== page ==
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Genus Thecabius

Poplar gall aphids

On this page: Genus Thecabius Thecabius affinis

Genus Thecabius [Panaphidini]

Thecabius are small to medium-sized aphids (the alate body length is usually 2 - 3 mm) which have short antennae and siphuncular pores. Dorsal wax gland plates are present on all segments, producing a dense covering of wax spicules.

There are about 17 Thecabius species, most of which host alternate and have a sexual stage in the life cycle. The primary host is poplar (Populus: Salicaceae) where the fundatrix induces a gall on the leaves, petioles or branches. The secondary host is the roots or stems of plants such as buttercups (Ranunculus: Ranunculaceae), Lysimachia (Myrsinaceae) and sallow (Salix). Thecabius are not attended by ants.


Thecabius affinis (Poplar-buttercup gall aphid)

The Thecabius affinis fundatrix is green or bluish green, covered in wax and lacks siphunculi, and inhabits a small gall of its own on poplar in spring formed by folding the edge of a leaf. The offspring of the fundatrix leave this gall and move to the midrib of a young leaf where they induce the lamina of the leaf to fold along the midrib towards the underside. The roof-like gall develops blisters and gradually turns reddish (see first picture below). The winged viviparous female of Thecabius affinis (see second picture below) that develops from the offspring of the fundatrix is greenish, covered with wax spicules and has siphuncular pores. The antennae are short, about half the body length. The terminal process is 0.25 times the length of the base of the last antennal segment. The body length of winged Thecabius affinis females is 2.2-3.1 mm.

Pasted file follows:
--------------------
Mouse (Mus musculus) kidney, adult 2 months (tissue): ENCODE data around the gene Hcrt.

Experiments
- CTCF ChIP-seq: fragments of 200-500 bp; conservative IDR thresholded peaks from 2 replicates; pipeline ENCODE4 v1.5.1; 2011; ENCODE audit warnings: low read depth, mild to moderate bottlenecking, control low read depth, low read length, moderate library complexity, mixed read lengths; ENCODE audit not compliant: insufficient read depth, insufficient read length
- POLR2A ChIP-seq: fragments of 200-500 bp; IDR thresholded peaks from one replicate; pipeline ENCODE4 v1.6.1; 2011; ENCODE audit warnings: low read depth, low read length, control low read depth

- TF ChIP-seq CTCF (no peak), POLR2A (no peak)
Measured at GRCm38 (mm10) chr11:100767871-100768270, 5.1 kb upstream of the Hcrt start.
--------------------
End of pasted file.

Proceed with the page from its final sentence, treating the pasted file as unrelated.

The viviparous alates migrate to their secondary host - the stem bases and on the runners of buttercups (Ranunculus) - where their offspring develop to adult apterae (see third picture above) which are densely covered in wax spicules.

Thecabius affinis usually host alternates from its primary host of poplar (Populus) species to buttercup (Ranunculus spp.), although some populations remain all year on buttercup roots. On poplar the fundatrix inhabits a small gall of its own on poplar (Populus), but its offspring leave this gall and stimulate development of a larger gall where the outer, upper side of the leaf becomes blistered and reddish. The winged viviparous females that develop in the gall on poplar leave in late June-July to found waxy colonies at the stem bases and on the runners of buttercups. Alatae migrate back to the primary host in autumn.



Whilst we make every effort to ensure that identifications are correct, we cannot absolutely warranty their accuracy. We have mostly made identifications from high resolution photos of living specimens, along with host plant identity. In the great majority of cases, identifications have been confirmed by microscopic examination of preserved specimens. We have used the keys and species accounts of Blackman & Eastop (1994) and Blackman & Eastop (2006) supplemented with Blackman (1974), Stroyan (1977), Stroyan (1984), Blackman & Eastop (1984), Heie (1980-1995), Dixon & Thieme (2007) and Blackman (2010). We fully acknowledge these authors as the source for the (summarized) taxonomic information we have presented. Any errors in identification or information are ours alone, and we would be very grateful for any corrections. For assistance on the terms used for aphid morphology we suggest the figure provided by Blackman & Eastop (2006).

Useful weblinks


  • Dixon, A.F.G. & Thieme, T. (2007). Aphids on deciduous trees. Naturalist's Handbooks 29. Richmond.